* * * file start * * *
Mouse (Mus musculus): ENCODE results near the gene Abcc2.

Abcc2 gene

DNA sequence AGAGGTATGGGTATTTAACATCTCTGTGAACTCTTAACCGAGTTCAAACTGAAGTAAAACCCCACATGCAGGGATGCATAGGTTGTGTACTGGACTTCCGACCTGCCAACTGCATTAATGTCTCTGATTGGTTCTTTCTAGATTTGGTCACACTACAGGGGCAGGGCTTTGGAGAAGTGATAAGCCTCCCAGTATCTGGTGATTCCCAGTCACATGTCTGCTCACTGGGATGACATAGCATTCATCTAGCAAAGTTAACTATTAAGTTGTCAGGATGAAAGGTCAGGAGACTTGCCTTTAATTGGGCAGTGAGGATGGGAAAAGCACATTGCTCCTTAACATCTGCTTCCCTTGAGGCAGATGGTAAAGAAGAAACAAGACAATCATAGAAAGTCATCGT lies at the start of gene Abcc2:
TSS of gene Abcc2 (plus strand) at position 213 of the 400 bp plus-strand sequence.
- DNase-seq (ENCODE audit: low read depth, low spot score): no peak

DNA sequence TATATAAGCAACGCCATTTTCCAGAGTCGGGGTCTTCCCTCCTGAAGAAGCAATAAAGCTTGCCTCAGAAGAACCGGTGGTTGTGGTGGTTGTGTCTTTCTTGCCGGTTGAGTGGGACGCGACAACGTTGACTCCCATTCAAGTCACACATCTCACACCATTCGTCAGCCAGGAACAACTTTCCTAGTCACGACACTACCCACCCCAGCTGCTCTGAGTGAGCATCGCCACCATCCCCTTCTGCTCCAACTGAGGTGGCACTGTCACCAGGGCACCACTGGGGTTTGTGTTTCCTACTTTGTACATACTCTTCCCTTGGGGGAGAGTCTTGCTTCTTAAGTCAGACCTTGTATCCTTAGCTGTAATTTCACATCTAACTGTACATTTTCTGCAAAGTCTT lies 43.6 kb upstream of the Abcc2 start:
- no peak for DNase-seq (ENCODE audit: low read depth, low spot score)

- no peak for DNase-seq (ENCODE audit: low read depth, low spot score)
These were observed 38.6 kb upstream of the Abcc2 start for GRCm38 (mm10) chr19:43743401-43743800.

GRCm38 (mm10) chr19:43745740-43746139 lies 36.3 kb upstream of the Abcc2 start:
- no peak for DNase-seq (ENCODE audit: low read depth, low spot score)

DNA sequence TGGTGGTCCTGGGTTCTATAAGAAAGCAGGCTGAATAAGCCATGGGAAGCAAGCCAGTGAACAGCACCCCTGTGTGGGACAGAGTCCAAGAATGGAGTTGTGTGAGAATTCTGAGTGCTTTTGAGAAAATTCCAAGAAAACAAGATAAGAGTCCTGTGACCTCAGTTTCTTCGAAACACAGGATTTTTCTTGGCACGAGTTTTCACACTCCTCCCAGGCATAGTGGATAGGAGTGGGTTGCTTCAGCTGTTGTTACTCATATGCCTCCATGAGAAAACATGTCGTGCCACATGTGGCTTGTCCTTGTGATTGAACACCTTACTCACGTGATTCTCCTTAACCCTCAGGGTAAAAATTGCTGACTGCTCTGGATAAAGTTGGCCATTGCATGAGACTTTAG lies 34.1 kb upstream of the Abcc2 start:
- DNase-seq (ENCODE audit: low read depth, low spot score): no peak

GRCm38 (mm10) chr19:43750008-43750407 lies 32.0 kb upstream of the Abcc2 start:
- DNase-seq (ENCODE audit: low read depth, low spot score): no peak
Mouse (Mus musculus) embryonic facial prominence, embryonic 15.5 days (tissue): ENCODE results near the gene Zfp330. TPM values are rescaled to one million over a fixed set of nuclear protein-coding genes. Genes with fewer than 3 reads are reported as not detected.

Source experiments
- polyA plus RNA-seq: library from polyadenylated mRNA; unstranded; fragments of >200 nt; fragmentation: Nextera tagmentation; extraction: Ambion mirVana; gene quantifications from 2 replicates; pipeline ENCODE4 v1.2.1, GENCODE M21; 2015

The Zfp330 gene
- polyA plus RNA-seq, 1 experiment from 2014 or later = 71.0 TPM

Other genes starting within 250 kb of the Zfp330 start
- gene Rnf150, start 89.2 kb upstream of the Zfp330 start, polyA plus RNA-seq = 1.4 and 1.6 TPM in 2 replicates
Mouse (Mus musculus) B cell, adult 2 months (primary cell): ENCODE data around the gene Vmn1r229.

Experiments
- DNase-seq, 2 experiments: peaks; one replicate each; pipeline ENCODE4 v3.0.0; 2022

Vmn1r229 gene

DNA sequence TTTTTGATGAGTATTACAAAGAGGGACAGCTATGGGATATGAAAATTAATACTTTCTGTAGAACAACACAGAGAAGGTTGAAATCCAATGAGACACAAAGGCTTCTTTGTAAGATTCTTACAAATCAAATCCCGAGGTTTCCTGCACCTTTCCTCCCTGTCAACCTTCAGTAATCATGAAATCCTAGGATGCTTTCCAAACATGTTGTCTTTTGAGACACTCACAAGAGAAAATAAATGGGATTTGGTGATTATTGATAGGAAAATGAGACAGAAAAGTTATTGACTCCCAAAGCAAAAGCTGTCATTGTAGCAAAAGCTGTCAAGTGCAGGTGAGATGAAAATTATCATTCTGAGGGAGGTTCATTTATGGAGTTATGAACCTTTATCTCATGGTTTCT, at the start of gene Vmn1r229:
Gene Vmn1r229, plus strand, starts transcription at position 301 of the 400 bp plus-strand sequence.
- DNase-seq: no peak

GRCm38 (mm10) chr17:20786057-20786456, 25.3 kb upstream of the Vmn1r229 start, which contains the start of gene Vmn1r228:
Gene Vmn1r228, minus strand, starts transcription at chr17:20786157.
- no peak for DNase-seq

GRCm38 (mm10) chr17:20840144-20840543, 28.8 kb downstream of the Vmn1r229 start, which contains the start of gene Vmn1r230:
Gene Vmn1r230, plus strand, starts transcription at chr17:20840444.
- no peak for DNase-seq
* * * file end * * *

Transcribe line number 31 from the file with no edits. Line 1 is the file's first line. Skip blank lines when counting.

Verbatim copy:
Gene Vmn1r228, minus strand, starts transcription at chr17:20786157.